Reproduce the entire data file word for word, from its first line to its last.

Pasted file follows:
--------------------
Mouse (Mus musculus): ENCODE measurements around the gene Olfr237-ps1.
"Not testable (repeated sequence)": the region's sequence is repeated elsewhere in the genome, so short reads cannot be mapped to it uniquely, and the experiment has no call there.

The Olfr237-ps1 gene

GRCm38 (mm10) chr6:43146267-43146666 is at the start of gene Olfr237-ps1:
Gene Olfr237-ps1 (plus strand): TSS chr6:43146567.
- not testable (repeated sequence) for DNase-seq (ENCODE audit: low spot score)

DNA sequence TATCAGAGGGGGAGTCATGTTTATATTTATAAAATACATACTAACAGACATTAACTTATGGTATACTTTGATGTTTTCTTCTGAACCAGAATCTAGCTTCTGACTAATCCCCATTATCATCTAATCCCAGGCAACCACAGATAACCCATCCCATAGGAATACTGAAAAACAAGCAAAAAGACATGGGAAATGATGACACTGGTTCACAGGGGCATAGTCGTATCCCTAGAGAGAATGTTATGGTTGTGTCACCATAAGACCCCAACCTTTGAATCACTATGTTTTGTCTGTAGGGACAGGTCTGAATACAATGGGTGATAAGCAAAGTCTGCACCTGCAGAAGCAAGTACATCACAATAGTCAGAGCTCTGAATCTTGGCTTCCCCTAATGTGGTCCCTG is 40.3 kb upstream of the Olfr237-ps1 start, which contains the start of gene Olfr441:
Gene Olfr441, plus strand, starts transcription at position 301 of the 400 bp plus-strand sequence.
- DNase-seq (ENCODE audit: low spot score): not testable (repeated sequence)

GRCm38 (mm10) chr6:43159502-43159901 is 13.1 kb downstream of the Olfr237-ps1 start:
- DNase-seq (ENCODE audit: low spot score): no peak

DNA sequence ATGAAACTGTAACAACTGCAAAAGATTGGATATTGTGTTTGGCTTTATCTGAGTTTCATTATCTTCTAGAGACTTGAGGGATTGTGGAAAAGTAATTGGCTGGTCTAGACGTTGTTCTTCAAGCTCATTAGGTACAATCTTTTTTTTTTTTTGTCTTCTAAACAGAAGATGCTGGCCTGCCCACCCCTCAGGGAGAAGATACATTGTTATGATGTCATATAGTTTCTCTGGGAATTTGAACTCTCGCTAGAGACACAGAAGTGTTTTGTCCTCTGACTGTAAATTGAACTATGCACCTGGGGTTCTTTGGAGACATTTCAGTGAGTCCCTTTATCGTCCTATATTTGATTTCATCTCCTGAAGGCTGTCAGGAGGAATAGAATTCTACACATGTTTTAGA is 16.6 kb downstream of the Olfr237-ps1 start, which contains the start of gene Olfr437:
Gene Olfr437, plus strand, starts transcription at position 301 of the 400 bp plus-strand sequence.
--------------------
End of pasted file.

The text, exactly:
Mouse (Mus musculus): ENCODE measurements around the gene Olfr237-ps1.
"Not testable (repeated sequence)": the region's sequence is repeated elsewhere in the genome, so short reads cannot be mapped to it uniquely, and the experiment has no call there.

The Olfr237-ps1 gene

GRCm38 (mm10) chr6:43146267-43146666 is at the start of gene Olfr237-ps1:
Gene Olfr237-ps1 (plus strand): TSS chr6:43146567.
- not testable (repeated sequence) for DNase-seq (ENCODE audit: low spot score)

DNA sequence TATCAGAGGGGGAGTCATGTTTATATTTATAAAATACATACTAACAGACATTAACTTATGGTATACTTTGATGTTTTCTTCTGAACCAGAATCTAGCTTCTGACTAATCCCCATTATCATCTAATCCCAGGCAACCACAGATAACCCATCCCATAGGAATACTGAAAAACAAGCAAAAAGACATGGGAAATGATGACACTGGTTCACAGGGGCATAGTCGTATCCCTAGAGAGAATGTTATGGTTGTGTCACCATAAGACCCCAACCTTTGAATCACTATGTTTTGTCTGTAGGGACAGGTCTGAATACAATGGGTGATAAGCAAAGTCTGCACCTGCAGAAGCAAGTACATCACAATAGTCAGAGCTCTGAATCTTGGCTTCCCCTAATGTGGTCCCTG is 40.3 kb upstream of the Olfr237-ps1 start, which contains the start of gene Olfr441:
Gene Olfr441, plus strand, starts transcription at position 301 of the 400 bp plus-strand sequence.
- DNase-seq (ENCODE audit: low spot score): not testable (repeated sequence)

GRCm38 (mm10) chr6:43159502-43159901 is 13.1 kb downstream of the Olfr237-ps1 start:
- DNase-seq (ENCODE audit: low spot score): no peak

DNA sequence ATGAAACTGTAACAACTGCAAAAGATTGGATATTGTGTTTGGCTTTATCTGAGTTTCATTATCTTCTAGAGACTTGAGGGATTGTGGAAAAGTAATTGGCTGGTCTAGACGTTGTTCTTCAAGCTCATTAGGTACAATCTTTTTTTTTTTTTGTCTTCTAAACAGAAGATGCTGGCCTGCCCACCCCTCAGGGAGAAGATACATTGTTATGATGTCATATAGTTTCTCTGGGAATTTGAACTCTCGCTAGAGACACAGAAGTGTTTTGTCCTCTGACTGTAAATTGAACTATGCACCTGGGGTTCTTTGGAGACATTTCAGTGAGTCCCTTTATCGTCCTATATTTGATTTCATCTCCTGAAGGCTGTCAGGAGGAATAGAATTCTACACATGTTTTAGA is 16.6 kb downstream of the Olfr237-ps1 start, which contains the start of gene Olfr437:
Gene Olfr437, plus strand, starts transcription at position 301 of the 400 bp plus-strand sequence.